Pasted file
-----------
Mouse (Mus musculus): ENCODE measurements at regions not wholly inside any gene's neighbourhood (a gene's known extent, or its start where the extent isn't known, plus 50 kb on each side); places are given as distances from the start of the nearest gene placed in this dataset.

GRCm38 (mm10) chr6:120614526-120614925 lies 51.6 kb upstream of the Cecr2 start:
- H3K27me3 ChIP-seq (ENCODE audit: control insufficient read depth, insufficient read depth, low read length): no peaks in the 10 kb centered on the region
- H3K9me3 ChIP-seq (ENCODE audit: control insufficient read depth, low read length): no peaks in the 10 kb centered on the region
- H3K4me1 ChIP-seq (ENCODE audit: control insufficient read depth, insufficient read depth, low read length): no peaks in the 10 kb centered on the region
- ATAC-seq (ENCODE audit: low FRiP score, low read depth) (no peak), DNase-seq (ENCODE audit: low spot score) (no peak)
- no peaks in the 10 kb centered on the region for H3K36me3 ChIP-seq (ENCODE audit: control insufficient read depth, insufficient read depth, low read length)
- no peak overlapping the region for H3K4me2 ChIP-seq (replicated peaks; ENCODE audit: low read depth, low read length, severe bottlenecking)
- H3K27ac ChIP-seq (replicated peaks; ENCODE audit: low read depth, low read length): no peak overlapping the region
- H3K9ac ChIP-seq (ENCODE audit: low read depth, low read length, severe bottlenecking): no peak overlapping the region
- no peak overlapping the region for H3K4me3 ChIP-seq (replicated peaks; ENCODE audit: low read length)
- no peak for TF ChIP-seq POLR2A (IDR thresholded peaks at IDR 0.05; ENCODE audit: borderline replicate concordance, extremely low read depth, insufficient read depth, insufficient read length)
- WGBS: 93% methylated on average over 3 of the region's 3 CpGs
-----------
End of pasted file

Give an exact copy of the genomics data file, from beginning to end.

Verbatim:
Mouse (Mus musculus): ENCODE measurements at regions not wholly inside any gene's neighbourhood (a gene's known extent, or its start where the extent isn't known, plus 50 kb on each side); places are given as distances from the start of the nearest gene placed in this dataset.

GRCm38 (mm10) chr6:120614526-120614925 lies 51.6 kb upstream of the Cecr2 start:
- H3K27me3 ChIP-seq (ENCODE audit: control insufficient read depth, insufficient read depth, low read length): no peaks in the 10 kb centered on the region
- H3K9me3 ChIP-seq (ENCODE audit: control insufficient read depth, low read length): no peaks in the 10 kb centered on the region
- H3K4me1 ChIP-seq (ENCODE audit: control insufficient read depth, insufficient read depth, low read length): no peaks in the 10 kb centered on the region
- ATAC-seq (ENCODE audit: low FRiP score, low read depth) (no peak), DNase-seq (ENCODE audit: low spot score) (no peak)
- no peaks in the 10 kb centered on the region for H3K36me3 ChIP-seq (ENCODE audit: control insufficient read depth, insufficient read depth, low read length)
- no peak overlapping the region for H3K4me2 ChIP-seq (replicated peaks; ENCODE audit: low read depth, low read length, severe bottlenecking)
- H3K27ac ChIP-seq (replicated peaks; ENCODE audit: low read depth, low read length): no peak overlapping the region
- H3K9ac ChIP-seq (ENCODE audit: low read depth, low read length, severe bottlenecking): no peak overlapping the region
- no peak overlapping the region for H3K4me3 ChIP-seq (replicated peaks; ENCODE audit: low read length)
- no peak for TF ChIP-seq POLR2A (IDR thresholded peaks at IDR 0.05; ENCODE audit: borderline replicate concordance, extremely low read depth, insufficient read depth, insufficient read length)
- WGBS: 93% methylated on average over 3 of the region's 3 CpGs